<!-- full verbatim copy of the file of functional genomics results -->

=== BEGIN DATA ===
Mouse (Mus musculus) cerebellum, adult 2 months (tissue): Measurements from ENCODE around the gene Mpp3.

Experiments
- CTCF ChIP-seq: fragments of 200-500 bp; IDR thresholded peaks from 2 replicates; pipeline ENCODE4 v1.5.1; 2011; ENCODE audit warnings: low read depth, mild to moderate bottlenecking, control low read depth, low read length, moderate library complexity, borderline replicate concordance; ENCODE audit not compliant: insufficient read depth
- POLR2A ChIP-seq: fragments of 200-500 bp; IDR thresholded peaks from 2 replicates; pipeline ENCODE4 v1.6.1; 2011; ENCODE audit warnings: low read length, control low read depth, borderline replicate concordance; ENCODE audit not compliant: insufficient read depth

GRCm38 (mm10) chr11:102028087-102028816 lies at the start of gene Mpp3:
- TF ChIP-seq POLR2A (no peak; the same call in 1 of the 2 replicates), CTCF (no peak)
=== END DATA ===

Mouse (Mus musculus) cerebellum, adult 2 months (tissue): Measurements from ENCODE around the gene Mpp3.

Experiments
- CTCF ChIP-seq: fragments of 200-500 bp; IDR thresholded peaks from 2 replicates; pipeline ENCODE4 v1.5.1; 2011; ENCODE audit warnings: low read depth, mild to moderate bottlenecking, control low read depth, low read length, moderate library complexity, borderline replicate concordance; ENCODE audit not compliant: insufficient read depth
- POLR2A ChIP-seq: fragments of 200-500 bp; IDR thresholded peaks from 2 replicates; pipeline ENCODE4 v1.6.1; 2011; ENCODE audit warnings: low read length, control low read depth, borderline replicate concordance; ENCODE audit not compliant: insufficient read depth

GRCm38 (mm10) chr11:102028087-102028816 lies at the start of gene Mpp3:
- TF ChIP-seq POLR2A (no peak; the same call in 1 of the 2 replicates), CTCF (no peak)